“That government is the strongest of which every man feels himself a part.”
– Thomas Jefferson
Claims of keeping pace with newer technological advances are grossly exaggerated by school district and local municipal officials who say they are on the “cutting edge” of technology.
The time has come for them to redirect their energies and to shift the focus from website development and online services to new social networking technologies to significantly improve interconnectivity between themselves and their constituents.
Deploying the second generation of new technologies will enable local officials – if they have a shift in their mind-set – to seize the opportunity to improve dramatically a climate for increasing interaction and participation within our communities and region.
If this is left undone, this communication gap will continue to widen, leaving local officials scrambling to retain their credibility, and their jobs.
“Business as usual” is not a comforting crutch – it’s foolish complacency,” according to Craig Chavez, Knowledge Network intern of the International City/County Management Association.
The so-called “conventional wisdom” held by some local officials is that when the public is not present for a vote on a pay raise, tax hike or a new building project, then the public must support the officials’ decisions.
However, some would argue just the opposite, for example, when announcements for extra or special meetings appear only in the legal sections of newspapers.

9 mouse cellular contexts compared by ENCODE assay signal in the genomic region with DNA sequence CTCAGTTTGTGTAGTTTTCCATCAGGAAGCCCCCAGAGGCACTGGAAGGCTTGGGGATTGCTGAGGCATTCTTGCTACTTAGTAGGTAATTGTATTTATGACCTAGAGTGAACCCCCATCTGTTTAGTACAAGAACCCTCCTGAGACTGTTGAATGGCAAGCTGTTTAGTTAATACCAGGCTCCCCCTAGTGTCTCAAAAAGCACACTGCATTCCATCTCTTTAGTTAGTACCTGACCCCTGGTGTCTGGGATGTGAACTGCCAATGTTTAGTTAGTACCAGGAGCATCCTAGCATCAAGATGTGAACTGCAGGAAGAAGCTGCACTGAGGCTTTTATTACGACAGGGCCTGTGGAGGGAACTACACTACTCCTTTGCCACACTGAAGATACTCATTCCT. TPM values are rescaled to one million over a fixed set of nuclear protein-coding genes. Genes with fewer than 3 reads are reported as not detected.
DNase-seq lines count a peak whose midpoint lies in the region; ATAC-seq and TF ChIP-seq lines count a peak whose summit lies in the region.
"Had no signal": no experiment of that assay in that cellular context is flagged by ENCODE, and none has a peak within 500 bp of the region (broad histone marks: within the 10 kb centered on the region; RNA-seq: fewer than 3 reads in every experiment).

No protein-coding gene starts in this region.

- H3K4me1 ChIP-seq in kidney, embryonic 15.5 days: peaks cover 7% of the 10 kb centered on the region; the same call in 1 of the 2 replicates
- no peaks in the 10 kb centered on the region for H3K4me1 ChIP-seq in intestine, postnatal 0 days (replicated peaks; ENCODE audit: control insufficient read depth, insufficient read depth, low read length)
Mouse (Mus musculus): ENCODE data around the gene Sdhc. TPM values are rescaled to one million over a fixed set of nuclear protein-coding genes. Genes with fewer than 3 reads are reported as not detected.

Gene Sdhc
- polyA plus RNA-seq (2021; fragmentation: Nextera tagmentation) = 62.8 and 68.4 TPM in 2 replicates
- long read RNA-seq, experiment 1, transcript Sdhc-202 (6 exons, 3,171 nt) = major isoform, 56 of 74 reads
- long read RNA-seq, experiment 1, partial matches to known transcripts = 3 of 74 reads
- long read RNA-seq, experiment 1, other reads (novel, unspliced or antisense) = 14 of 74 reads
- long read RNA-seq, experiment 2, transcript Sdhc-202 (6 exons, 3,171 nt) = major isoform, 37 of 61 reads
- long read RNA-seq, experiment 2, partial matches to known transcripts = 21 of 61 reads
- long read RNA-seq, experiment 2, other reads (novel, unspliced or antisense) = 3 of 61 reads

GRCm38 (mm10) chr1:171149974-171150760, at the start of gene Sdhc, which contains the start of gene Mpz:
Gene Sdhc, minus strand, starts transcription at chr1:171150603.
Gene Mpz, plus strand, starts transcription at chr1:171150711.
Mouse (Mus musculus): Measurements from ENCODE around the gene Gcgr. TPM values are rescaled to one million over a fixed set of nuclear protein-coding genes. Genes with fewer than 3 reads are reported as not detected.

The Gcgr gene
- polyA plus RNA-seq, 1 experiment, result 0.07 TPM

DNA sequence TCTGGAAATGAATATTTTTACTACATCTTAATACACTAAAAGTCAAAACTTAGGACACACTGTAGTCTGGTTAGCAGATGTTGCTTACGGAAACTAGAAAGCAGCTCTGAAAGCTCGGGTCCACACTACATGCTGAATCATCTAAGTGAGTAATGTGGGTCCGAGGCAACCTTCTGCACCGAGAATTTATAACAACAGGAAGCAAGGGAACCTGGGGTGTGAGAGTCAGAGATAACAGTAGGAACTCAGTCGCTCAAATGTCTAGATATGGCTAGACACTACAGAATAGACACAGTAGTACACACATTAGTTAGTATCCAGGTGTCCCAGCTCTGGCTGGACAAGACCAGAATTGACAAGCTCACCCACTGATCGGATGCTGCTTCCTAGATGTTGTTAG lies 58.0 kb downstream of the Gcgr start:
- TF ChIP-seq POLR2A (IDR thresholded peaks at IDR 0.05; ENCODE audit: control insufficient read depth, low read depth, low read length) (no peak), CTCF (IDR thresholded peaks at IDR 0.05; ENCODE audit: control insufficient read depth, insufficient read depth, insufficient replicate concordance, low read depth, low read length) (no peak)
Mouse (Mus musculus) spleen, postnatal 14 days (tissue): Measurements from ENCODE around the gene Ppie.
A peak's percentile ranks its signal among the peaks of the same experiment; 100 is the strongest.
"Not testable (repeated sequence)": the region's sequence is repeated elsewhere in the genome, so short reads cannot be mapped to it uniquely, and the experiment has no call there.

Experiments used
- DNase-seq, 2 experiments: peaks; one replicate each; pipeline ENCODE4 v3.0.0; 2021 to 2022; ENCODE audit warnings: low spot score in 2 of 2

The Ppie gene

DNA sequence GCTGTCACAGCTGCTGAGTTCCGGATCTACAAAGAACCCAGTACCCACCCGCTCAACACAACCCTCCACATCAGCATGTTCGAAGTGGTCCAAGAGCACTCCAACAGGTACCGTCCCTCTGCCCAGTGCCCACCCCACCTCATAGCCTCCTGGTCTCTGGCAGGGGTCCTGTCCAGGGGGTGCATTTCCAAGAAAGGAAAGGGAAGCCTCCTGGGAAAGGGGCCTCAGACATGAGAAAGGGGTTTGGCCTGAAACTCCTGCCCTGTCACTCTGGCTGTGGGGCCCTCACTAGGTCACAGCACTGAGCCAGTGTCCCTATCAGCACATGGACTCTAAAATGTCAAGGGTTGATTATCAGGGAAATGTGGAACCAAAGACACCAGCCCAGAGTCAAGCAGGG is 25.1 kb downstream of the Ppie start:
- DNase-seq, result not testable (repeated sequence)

Let’s face it, how many people can come to public meetings during the day, when they have other obligations or responsibilities?
So where can this revolution in technology be found?
It’s here and it’s right under our noses!
Ask teenagers and they will tell you that the “force” lies in their I-Pods.
Even the president in his first week in office felt this loss when he had to hand over to the Secret Service his own I-Pod.
“Someday” is now that someone walking down the street or sitting in his living room can “tune in” to the proceedings of the local school board, the borough council or township supervisors. Even to participate online in a public discussion on controversial issues such building a new high school or constructing a new sewage system, without the hassle of attending hearings or to be bothered by mailed or phone surveys.
So-called “smart” schools and municipalities have already transitioned to e-mail from mailed information letters, survey forms and newsletters.
But, the next wave of technology, “Web 2.0,” is on the cyber horizon and will profoundly change the social media movement.
Web 2.0 is commonly associated with web applications that facilitate interactive information sharing, interoperability, user-centered design, and collaboration on the worldwide web.
A Web 2.0 site allows its users to interact with each other as contributors to the website’s content, in contrast to websites where users are limited to the passive viewing of information that is provided to them.